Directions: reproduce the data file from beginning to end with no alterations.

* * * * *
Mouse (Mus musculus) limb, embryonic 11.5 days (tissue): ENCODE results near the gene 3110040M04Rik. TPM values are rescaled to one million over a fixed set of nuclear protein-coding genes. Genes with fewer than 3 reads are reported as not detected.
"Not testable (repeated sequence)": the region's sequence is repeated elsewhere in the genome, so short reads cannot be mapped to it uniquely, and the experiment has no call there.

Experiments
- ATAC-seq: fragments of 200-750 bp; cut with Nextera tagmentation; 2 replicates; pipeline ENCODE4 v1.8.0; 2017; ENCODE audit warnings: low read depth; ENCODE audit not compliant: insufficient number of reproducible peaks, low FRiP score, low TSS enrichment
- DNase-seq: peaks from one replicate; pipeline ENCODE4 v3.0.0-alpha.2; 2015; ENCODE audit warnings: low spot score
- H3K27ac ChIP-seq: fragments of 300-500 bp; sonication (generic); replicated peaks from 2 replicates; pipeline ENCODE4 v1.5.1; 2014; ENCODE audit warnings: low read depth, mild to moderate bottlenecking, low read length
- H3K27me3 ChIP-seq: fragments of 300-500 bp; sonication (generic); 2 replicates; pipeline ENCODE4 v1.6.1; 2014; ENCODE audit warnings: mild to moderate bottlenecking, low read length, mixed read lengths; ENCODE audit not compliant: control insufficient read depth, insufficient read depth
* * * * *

Mouse (Mus musculus) limb, embryonic 11.5 days (tissue): ENCODE results near the gene 3110040M04Rik. TPM values are rescaled to one million over a fixed set of nuclear protein-coding genes. Genes with fewer than 3 reads are reported as not detected.
"Not testable (repeated sequence)": the region's sequence is repeated elsewhere in the genome, so short reads cannot be mapped to it uniquely, and the experiment has no call there.

Experiments
- ATAC-seq: fragments of 200-750 bp; cut with Nextera tagmentation; 2 replicates; pipeline ENCODE4 v1.8.0; 2017; ENCODE audit warnings: low read depth; ENCODE audit not compliant: insufficient number of reproducible peaks, low FRiP score, low TSS enrichment
- DNase-seq: peaks from one replicate; pipeline ENCODE4 v3.0.0-alpha.2; 2015; ENCODE audit warnings: low spot score
- H3K27ac ChIP-seq: fragments of 300-500 bp; sonication (generic); replicated peaks from 2 replicates; pipeline ENCODE4 v1.5.1; 2014; ENCODE audit warnings: low read depth, mild to moderate bottlenecking, low read length
- H3K27me3 ChIP-seq: fragments of 300-500 bp; sonication (generic); 2 replicates; pipeline ENCODE4 v1.6.1; 2014; ENCODE audit warnings: mild to moderate bottlenecking, low read length, mixed read lengths; ENCODE audit not compliant: control insufficient read depth, insufficient read depth